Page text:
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The Black- and- White -casqued hornbill

The Black-and-White-casqued hornbill : also known as the Grey-cheeked hornbill (Bycanistes subcylindricus) are fairly large and mainly black hornbills with white lower backs and rumps, upper and under tail-covers, thighs, bellies and vents. The central pair of the flight feathers on the tail is all black (rectrices), while the rest of the tail feathers are basically black and extensively white distally. The secondaries and inner primaries are mostly white with bases being black. The bird has a Grey-tipped facial feathering, which derives its other common name “Grey-cheeked Hornbills”. Movements and dispersion of these hornbills vary seasonally and this species is also diurnal and usually travel in pairs or small groups.

Physical description

It is recognized by its black plumage for the higher body and wings alongside and white plumage on the lower body and wings with black feathers amongst the white feathers of the tail, specifically the top tail feathers. It has a broad creamy-brownish bill and flattened casque, which are enlarged in males. Males have red eyes, blackish facial skin and a dark brown bill with a high ridged, laterally flattened casque.   Females have pink facial skin and brown eyes and have much smaller all-blackish bills, the casque is decreased to a lower rounded ridge on the basal upper mandible. In males, the purpose of the casque is not clearly known although it is suggested to be for sexual characterization. The species has mobile eyes something not common in birds meaning that their eyes move themselves in their socket whilst other birds have to move their heads to see around. The bird is also capable of displaying emotions through the feathers at the top of the head, which allows it to communicate out its emotional state. Juveniles emerging from the nest have small bills lacking casques. Birds less than a year of age have brown feathers on the forehead and around the base of the bill. Sub adults have a high degree of vascularization in the area of the future casqued. The facial feathers turn from brown to grey by the age of 10 months

FACT: Black-and-white-casqued hornbills have fused vertebrae in the neck and strong muscles to support the weight of their bills and casque.

Feeding

The black-and-white-casqued hornbills are mainly frugivorous, with fruit comprising 90% of their diet, 56% belonging to Ficus species. They forage by hopping from one branch to another in the forests reaching out for fruits with its tip of the bill which they then swallow wholly. They are also frequently seen foraging alongside monkeys and squirrels and the bird is well known to consume over 41 plant species in general. In addition, the species also consumes other bird’s eggs, insects, bats, snails, mollusks, lizards and other small animals. Mosses, fungi and lichens are also comprised in their diet. In this species, the carnivorous component of the diet is increased during the breeding period. The bird does not consume water directly and seems to instead hydrate itself from the water contained in the fruits that represent most of its diet. During the dry season, this species does not nest, they are nomadic, sometimes travelling over 6km to visit fruiting trees.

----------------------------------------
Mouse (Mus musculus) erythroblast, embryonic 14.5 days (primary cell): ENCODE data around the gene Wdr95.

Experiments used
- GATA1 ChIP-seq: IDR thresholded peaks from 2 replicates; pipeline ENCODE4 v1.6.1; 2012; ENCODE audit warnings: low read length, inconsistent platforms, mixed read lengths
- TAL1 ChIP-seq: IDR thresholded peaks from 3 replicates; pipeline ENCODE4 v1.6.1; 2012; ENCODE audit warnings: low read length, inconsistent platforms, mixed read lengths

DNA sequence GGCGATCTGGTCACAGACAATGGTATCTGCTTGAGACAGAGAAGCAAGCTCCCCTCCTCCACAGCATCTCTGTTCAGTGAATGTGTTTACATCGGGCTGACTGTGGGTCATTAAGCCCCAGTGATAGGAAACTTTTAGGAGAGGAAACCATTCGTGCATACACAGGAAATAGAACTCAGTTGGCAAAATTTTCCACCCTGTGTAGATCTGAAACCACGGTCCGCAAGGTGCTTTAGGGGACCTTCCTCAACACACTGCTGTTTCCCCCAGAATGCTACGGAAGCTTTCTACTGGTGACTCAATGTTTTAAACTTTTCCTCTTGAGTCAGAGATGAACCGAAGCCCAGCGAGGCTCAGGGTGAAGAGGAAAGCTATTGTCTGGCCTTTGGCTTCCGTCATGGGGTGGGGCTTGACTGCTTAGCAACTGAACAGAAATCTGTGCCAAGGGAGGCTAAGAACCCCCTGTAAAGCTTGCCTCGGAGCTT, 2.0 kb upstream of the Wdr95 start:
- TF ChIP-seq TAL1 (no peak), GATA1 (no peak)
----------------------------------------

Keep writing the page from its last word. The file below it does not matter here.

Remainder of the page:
Reproduction

Black-and-white-casqued hornbills are monogamous (having one mate at a time) and they breed seasonally from January to May in Central Africa and August to March in eastern Africa. Their breeding season coincides with local rainy seasons, so that they can take advantage of the abundance of fruit and arthropods at this time. Black-and-white-casqued hornbill individuals nest in naturally formed cavities 9 to 30m high in large forest trees. Due to the rarity of the nesting cavities, there is an increased degree of intraspecific competition for nesting sites. As a way of protecting their nests, pairs plaster and seal the cavity or nest-hole with mud pellets collected by the male so that only a slit was left. The female do most of the work. All the material is brought to her by the male. When nesting, the birds keep the material in the tips of their bills and make rapid sideways vibrating movements of their bills. Inside, the female lays a clutch of 2 eggs, which are white in color with pitted shells. The eggs are incubated for 42 days while the male delivers food to the female hourly through a small slit, regurgitating numerous fruits, mammals and insects and the male can bring up to 200 fruits per visit. Normally only one offspring is reared, with the chick from the second laid egg dying of starvation. Newly hatched chicks have pink skins and open their eyes at the age of approximately 20 days. The offspring fledge at the age of nearly 70 to 79 days and can feed themselves by 40 to 72 days after fledging. During breeding, pairs actively defend their nesting trees. They make continuous and repetitive “long-calls” and “high-pitched screams” whilst perched on tree tops.

Communication

The black-and-white-casqued hornbills are absolutely vocal, with a large collection of calls one of which can be heard from a distance of 2km. They make repetitive “long-calls” and “high-pitched screams” while perched at tree tops. It is theorized that the casque on the bill of this species acts as a vibrating chamber to make their voice sound more powerful.

Where to find them

The black-and-white casqued hornbill is found mostly in Ivory-Coast, with smaller populations in its surrounding countries for West-African populations. The Central-African populations are mostly in Uganda and Kenya as well as Cameron with smaller populations in Gabon, Tanzania and Central Africa.

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